Colorado River At Wharton
Prospective landowners first came to the plains of the
Colorado River in 1822, having been led there by
Stephen F. Austin under contract with the Mexican
Government. The Mexican Imperial Colonization Law
of 1823 granted 177 acres to the heads of families for farming,
4428 acres for raising cattle and 80 extra acres for each
slave owned by the settler.During the time of the Republic of Texas, 1836-1846,
the area was divided into three counties: Matagorda,
Jackson, and Colorado, each consisting of isolated
plantation homes and two growing towns, Preston and
When Texas entered the United States in 1845,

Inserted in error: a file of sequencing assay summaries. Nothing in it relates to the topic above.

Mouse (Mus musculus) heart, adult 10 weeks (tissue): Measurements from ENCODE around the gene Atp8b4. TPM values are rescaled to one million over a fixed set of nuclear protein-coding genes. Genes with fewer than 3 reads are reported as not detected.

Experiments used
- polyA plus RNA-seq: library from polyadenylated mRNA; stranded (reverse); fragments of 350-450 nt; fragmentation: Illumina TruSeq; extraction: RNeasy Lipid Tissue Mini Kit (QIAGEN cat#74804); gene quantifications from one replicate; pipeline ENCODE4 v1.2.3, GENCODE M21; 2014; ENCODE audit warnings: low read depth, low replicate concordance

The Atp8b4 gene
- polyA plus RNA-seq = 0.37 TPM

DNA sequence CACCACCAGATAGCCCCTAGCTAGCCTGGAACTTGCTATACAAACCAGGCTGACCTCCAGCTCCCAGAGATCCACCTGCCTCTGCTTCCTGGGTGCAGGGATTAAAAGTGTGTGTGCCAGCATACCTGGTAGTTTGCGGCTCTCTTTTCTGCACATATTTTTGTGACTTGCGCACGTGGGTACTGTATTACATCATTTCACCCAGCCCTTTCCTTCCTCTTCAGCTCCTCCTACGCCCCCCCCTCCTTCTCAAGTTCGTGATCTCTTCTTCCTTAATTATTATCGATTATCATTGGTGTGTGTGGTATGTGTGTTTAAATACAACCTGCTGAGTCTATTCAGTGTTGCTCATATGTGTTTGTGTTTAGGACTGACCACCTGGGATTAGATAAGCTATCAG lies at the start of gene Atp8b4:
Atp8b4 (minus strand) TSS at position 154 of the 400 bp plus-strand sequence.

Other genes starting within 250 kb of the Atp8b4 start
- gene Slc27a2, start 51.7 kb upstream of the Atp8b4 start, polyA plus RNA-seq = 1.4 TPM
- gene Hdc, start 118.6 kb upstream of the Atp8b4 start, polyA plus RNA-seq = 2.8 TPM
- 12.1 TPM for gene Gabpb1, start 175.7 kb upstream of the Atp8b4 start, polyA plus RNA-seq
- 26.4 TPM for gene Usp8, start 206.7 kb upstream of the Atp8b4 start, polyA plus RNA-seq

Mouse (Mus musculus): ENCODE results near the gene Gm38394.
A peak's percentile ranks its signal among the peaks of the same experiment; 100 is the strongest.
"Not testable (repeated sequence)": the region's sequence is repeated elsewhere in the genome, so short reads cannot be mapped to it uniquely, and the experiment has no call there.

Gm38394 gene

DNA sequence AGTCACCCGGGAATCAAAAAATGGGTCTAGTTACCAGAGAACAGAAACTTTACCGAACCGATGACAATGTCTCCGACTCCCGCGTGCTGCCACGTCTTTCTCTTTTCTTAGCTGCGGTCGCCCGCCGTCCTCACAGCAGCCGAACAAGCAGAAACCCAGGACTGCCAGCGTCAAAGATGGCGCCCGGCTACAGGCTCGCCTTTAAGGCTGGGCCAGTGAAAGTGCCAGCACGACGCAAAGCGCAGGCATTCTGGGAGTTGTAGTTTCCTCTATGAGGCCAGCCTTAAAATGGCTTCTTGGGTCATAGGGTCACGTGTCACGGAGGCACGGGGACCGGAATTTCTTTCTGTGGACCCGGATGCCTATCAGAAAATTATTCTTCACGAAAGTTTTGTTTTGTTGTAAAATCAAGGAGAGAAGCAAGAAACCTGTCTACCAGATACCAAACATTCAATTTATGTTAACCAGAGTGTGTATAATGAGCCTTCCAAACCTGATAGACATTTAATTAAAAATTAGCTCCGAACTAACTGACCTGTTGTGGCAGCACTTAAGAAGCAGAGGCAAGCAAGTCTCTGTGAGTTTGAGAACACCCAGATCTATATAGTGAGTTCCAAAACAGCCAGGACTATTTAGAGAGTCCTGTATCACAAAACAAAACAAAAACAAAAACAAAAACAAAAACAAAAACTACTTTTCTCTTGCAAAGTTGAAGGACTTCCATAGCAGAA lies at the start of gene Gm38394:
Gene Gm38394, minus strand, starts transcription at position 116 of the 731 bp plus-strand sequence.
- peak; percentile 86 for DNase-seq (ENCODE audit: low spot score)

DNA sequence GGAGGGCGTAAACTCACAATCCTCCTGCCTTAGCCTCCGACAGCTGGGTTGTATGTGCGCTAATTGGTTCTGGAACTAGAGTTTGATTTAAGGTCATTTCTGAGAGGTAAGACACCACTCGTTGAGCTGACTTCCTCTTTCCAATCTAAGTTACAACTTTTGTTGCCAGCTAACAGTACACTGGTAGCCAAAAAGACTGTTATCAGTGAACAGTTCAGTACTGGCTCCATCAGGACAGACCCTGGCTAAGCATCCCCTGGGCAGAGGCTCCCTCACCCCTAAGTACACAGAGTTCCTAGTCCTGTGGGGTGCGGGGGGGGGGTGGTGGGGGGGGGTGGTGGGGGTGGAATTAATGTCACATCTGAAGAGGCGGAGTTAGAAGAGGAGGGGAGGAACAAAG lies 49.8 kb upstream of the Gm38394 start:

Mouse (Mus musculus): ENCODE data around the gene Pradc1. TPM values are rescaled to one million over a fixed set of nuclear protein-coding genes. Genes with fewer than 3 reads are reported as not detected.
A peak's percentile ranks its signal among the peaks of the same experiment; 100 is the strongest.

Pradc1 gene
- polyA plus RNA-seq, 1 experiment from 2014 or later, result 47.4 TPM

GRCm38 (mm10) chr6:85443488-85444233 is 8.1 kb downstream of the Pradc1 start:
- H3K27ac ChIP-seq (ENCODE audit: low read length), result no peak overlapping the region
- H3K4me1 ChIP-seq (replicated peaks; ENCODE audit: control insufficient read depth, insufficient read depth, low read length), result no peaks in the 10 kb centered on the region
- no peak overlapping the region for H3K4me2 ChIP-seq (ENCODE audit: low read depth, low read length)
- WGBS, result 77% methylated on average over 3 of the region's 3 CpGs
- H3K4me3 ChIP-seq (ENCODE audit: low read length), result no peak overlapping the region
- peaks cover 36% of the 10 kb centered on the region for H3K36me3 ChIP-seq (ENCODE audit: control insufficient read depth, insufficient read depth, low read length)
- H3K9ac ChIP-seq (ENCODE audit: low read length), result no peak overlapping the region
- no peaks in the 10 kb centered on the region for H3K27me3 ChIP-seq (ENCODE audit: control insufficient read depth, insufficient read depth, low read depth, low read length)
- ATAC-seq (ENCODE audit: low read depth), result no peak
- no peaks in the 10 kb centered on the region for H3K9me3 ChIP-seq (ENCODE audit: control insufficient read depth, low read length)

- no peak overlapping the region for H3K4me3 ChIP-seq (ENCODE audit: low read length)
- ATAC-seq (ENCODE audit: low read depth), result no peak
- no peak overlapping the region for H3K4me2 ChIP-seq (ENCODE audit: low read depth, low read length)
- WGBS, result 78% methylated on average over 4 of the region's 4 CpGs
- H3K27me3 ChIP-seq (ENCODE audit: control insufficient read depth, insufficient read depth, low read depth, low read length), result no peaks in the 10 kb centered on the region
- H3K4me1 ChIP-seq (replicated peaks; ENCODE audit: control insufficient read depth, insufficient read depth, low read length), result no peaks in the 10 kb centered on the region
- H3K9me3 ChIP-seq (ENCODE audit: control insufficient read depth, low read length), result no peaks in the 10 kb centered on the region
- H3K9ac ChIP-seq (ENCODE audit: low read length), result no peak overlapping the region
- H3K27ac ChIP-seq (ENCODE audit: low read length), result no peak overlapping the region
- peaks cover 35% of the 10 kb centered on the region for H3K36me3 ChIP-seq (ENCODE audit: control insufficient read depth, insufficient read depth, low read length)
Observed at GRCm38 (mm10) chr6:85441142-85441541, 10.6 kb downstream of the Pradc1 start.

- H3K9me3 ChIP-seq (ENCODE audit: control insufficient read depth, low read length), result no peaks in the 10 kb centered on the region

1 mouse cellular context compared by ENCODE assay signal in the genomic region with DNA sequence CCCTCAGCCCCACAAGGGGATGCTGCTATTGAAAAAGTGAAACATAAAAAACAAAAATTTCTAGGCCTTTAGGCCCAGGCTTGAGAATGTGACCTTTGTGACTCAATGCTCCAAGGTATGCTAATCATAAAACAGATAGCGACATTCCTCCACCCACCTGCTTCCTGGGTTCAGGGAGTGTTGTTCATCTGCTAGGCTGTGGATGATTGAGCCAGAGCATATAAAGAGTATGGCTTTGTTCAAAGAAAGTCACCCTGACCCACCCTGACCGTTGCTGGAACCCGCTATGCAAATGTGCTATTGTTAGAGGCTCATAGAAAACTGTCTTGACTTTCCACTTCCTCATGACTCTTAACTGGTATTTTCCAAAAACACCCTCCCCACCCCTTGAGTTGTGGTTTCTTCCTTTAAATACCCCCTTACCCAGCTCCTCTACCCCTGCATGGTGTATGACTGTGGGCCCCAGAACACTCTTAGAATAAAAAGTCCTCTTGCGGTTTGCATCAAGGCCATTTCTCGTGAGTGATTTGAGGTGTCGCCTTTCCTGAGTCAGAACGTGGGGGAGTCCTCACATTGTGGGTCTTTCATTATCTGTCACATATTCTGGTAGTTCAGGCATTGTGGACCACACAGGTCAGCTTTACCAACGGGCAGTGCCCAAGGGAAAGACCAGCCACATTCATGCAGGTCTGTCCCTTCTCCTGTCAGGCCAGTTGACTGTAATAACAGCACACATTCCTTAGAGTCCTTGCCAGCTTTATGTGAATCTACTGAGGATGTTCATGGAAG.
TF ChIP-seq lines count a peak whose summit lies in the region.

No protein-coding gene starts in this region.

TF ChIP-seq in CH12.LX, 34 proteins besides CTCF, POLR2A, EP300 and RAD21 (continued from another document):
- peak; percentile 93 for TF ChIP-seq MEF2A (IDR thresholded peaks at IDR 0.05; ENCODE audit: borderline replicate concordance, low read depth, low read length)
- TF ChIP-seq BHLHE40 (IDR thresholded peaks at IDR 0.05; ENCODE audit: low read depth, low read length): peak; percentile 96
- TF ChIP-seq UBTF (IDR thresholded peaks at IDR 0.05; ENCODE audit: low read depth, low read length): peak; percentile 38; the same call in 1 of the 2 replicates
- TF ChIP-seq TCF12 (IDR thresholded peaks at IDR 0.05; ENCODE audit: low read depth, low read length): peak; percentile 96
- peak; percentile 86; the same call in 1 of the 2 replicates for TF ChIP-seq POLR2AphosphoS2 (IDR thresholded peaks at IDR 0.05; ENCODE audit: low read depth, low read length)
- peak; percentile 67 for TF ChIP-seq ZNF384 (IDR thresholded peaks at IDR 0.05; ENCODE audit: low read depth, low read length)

Wharton County was formed of parts near the intersection of
mail routes from Matagorda to Columbus and from
Houston to Victoria.
There are eleven parks throughout Wharton. Above is Riverfront Park,
located under the 1930 Hwy. 59 bridge, is a relaxing atmosphere
for picnic and day use with barbecue pits, tables, and restrooms.
Take a relaxing stroll along the banks of the Colorado River, fish
from a pier, bicycle on nature trails, or picnic. Come and enjoy Wharton.
Dinosaur Park is located on the west end of Riverfront Park in
downtown Wharton along the bank of Colorado River. The park
features a life size dinosaur sculpture. Wharton is truly a green city.